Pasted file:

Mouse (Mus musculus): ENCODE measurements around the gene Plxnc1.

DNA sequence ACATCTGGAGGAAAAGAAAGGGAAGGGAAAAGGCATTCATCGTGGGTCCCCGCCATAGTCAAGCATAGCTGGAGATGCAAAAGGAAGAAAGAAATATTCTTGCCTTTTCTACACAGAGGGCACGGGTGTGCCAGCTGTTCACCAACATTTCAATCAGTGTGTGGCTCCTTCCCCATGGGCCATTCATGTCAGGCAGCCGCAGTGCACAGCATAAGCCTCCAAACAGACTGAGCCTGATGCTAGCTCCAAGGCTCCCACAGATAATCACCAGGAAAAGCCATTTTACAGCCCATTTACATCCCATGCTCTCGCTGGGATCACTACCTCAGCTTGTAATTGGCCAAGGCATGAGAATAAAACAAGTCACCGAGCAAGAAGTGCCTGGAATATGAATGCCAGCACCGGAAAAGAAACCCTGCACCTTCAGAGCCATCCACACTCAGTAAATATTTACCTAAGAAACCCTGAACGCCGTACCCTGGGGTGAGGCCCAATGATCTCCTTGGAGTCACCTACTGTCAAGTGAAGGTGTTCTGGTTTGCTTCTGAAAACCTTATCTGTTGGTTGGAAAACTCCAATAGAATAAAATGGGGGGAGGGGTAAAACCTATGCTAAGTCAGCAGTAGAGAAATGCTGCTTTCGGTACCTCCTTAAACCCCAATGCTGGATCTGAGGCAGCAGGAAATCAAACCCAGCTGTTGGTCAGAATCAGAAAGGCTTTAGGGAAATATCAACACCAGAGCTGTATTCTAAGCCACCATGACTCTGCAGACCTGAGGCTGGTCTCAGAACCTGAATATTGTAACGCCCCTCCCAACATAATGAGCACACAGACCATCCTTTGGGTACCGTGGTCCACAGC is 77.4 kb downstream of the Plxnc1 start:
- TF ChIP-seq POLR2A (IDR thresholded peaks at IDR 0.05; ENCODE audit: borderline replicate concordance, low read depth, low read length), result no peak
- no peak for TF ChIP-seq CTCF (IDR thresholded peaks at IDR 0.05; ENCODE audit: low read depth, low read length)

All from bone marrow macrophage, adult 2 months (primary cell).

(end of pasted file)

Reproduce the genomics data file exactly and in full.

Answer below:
Mouse (Mus musculus): ENCODE measurements around the gene Plxnc1.

DNA sequence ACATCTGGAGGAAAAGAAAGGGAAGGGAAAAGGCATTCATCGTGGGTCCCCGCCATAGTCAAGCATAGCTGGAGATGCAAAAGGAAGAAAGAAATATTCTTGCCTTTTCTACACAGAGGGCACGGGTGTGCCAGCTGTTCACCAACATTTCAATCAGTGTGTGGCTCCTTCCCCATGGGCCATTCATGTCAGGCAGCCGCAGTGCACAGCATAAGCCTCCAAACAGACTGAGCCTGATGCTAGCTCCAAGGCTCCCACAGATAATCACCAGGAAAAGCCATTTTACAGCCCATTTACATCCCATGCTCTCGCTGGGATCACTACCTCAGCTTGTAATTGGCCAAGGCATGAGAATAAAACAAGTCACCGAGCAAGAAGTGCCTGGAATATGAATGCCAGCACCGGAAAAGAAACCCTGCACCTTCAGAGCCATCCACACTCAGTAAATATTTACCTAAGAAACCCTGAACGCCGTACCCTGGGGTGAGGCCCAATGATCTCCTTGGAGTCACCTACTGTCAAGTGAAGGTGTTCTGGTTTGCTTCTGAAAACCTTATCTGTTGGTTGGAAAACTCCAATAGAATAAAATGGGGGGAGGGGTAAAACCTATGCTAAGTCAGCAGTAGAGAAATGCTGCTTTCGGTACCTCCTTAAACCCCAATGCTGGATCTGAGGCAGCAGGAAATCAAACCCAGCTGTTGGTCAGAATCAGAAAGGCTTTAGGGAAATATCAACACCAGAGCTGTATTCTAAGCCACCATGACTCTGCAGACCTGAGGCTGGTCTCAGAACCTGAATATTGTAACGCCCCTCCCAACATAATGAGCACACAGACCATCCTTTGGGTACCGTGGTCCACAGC is 77.4 kb downstream of the Plxnc1 start:
- TF ChIP-seq POLR2A (IDR thresholded peaks at IDR 0.05; ENCODE audit: borderline replicate concordance, low read depth, low read length), result no peak
- no peak for TF ChIP-seq CTCF (IDR thresholded peaks at IDR 0.05; ENCODE audit: low read depth, low read length)

All from bone marrow macrophage, adult 2 months (primary cell).